Akiko deals with hook-up culture; Evelyn’s friends announce pinnings and engagements.
Yet, at age 21, they both often wonder who their life partner will be.
I juxtapose the 1960s Civil Rights Movement with the Ferguson, Mo., unrest of August 2014, and the 1963 assassination of John F. Kennedy with Darren Wilson not being indicted in 2014. The point is not to suggest that either era is politically ideal, rather to demonstrate how racial inequity influences the Pacific students of these different eras and impacts their plans for the future.
Evelyn is inspired to join the Peace Corps, and Akiko finds hope in her applied theatre workshop, teaching young kids tolerance and compassion through performance.
I had just had the same conversation days before. Then I realized everyone else has, too. And everyone else will.
The process of writing this play was extensive and tedious, but also effortless and exciting. Without knowing it, I have been preparing for this project my entire life. That probably sounds like something you’re supposed to say at a senior presentation, but it’s true.
As a cisgender, half-white, etc., I won’t understand what it’s like to be othered in a lot of ways. But as a theatre kid, I got to meet those Others. I got to befriend them and learn from them and, now, in this play, to advocate for them.
This unique perspective arose in me a desire to better comprehend the human condition, a desire which prevailed throughout my time at Pacific and drew me to courses in literature, philosophy, ethics, history, film and anthropology.
In addition to studying theatre to develop my acting talents, I expanded my understanding for technical design, my appreciation of critical theory and literary analysis.
I have keen interest in linguistics and foreign language, and Spanish poetry and literature classes helped develop my mastery over the English language.
I can trace the inspiration of my play to specific moments in particular classes: a literary criticism that taught me to think of the act of writing itself as political.
Articles on ethnicity and blind casting that taught representing minorities should happen in the script, not just the cast list.
A Ted Talk about the danger of a single story that sparked the realization that my personal story is important enough to be shared.
Ellen Margolis gave us an article by actress Geena Davis, who said that for every female speaking character in family films, there are three male speaking characters. In crowd scenes, only 17 percent of characters are female.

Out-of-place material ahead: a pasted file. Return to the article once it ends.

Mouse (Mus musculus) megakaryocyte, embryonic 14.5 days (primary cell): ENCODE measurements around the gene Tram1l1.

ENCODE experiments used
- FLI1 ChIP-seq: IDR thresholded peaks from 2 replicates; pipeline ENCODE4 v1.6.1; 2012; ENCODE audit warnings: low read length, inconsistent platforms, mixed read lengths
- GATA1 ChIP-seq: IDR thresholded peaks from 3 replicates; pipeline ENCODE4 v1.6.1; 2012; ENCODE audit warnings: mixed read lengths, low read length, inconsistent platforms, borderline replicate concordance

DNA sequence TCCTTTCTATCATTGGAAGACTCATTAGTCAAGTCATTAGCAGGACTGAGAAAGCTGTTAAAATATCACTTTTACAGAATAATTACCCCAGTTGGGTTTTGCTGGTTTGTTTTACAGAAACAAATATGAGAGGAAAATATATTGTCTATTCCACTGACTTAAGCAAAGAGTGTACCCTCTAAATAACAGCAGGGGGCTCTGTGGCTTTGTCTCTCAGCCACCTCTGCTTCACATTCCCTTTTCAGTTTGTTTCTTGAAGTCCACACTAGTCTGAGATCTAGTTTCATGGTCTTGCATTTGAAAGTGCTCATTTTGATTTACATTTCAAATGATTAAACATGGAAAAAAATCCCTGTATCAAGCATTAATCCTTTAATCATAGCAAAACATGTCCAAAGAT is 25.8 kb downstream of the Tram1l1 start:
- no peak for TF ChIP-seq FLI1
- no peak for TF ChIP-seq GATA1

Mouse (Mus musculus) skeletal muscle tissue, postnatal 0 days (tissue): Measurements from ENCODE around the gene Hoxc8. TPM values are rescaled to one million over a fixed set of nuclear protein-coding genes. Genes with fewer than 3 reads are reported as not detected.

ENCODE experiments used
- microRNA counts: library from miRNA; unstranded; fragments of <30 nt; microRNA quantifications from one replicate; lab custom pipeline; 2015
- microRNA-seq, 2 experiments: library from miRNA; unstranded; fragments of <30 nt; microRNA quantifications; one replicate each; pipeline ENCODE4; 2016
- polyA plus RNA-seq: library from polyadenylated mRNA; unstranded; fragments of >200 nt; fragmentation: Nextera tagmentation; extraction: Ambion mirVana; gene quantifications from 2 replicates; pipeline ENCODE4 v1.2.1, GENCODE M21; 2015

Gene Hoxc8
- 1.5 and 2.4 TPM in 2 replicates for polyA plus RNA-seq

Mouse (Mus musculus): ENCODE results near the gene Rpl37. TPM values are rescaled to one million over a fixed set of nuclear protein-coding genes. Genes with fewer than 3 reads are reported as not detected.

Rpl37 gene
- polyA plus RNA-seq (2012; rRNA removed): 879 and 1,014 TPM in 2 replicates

There was one point during my brainstorming when I wondered if a female writing about two female leads was cliché. And then I face-palmed myself, because who cares if it is?
The prevailing truth that I discovered and tried to manifest is that I know nothing. I’ve amassed all this knowledge and all these skills but the more I learn the less I know, which is terrifying and depressing and isolating … but also exhilarating.
It’s the coalescence of those feelings, the feelings Cheron expressed in the October Crisis Letter, that I wanted to capture.
My title, Dance Slow Decades, was inspired by a song of the same title by folk singer Angel Olsen:
Thought I had a clue,
it was passing by
Thought I had an answer,
it was just a sigh
Thought I had a dream once
— don’t remember why
Thought I had some time here,
left my watch at home
Thought I had ideas once,
they were all on loan
Thought I conquered something,
then it took me down
What I thought I heard clearly,
it wasn’t sound
Thought I felt your heartbeat,
it was just my counting
And to what thoughts
will my life be amounting?
I can see you dancing,
if you’d just take the step
You might still have it in you,
give yourself the benefit
And dance slow decades
toward the sun
Even when you’re
the only one
I imagine Evelyn and Akiko singing this to each other, singing their common failures, singing to console, encourage, and strengthen each other. It is what my mother continuously tries to do for me, what Ellen and Cheron did for me — and what I hope this play can do for those after me.